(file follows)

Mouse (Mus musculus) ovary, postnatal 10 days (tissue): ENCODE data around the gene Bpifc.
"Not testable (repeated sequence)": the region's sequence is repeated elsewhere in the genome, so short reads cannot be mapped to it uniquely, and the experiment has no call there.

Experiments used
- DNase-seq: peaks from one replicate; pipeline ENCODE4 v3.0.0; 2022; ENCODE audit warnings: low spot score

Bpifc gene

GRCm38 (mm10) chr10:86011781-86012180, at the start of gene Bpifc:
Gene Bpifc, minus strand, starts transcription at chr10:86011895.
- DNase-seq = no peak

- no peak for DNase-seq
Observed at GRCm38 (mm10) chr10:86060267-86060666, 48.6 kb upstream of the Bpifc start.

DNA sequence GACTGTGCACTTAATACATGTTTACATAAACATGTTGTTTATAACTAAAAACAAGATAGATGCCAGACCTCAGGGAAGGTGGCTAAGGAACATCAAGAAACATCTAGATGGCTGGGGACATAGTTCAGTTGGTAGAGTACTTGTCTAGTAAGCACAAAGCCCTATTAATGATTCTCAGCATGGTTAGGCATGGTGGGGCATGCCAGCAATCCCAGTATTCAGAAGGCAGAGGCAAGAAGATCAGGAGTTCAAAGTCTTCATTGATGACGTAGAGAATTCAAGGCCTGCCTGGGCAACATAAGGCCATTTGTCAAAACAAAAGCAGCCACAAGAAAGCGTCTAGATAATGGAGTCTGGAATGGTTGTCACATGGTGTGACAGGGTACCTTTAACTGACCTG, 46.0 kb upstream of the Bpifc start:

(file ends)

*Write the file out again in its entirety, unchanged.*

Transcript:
Mouse (Mus musculus) ovary, postnatal 10 days (tissue): ENCODE data around the gene Bpifc.
"Not testable (repeated sequence)": the region's sequence is repeated elsewhere in the genome, so short reads cannot be mapped to it uniquely, and the experiment has no call there.

Experiments used
- DNase-seq: peaks from one replicate; pipeline ENCODE4 v3.0.0; 2022; ENCODE audit warnings: low spot score

Bpifc gene

GRCm38 (mm10) chr10:86011781-86012180, at the start of gene Bpifc:
Gene Bpifc, minus strand, starts transcription at chr10:86011895.
- DNase-seq = no peak

- no peak for DNase-seq
Observed at GRCm38 (mm10) chr10:86060267-86060666, 48.6 kb upstream of the Bpifc start.

DNA sequence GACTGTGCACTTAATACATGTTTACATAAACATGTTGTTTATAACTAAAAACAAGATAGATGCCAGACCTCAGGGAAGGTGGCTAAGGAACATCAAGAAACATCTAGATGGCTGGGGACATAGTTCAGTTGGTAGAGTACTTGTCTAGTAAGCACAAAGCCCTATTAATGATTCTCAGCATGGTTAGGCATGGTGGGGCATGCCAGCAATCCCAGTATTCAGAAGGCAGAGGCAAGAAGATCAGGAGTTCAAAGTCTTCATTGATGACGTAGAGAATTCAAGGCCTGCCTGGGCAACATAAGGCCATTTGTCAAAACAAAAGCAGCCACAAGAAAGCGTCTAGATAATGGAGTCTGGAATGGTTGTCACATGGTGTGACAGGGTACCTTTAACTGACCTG, 46.0 kb upstream of the Bpifc start: